This research paper focuses on the question of citizenship on the basis of the case of former enclave dwellers in the Indian-Bangladesh borderland. This research investigates the Land Boundary Agreement which was signed in 2015. It provided the former enclave inhabitants the choice of nationality, India or Bangladesh. My focus is on the former enclave inhabitants who took Indian citizenship. I argue in this paper that they have acquired legal citizenship but their social rights are not settled completely. The research uses an analytical framework of citizenship in relation to territory, security, identity and rights on the backdrop of political narrative of BJP’s security and territorial concern and their politics on citizenship. This paper discusses the narrative created by BJP in differentiating a Bangladeshi infiltrators against Bangladeshi refugees and its implication on the Land Boundary Agreement. It also analyses the historical trajectory of the enclave formation and its effect on the lives of the new citizens. The research employs Bacchi’s WPR method to dissect the LBA to understand the grounds on which the agreement was signed and the basis on which legal citizenship is provided to the people and its effect on the rights of the new citizens. The findings of the research also suggest that the marginal position of the new citizens remains intact even after getting Indian citizenship as their experiences of citizenship in relation to land rights remain unresolved.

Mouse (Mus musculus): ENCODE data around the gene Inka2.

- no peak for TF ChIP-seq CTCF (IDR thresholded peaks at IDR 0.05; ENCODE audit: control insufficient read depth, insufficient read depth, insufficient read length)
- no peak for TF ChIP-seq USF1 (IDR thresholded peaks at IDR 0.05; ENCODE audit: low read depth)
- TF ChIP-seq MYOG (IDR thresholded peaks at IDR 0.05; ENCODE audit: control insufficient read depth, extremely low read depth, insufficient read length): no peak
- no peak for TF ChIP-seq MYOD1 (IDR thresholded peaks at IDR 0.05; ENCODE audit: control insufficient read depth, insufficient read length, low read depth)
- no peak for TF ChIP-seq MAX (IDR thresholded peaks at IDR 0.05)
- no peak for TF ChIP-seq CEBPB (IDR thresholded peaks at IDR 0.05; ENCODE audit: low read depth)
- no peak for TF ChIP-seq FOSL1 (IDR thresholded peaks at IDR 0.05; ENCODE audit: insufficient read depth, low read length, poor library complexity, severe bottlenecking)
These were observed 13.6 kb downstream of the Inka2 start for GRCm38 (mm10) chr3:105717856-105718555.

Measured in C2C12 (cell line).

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Huijsmans, Roy
Social Policy for Development (SPD)
International Institute of Social Studies

Rupsha, Paul. (2020, December 18). ‘Settled legally but not socially’: citizenship experiences of former enclave dwellers who became the new citizens of India. Social Policy for Development (SPD). Retrieved from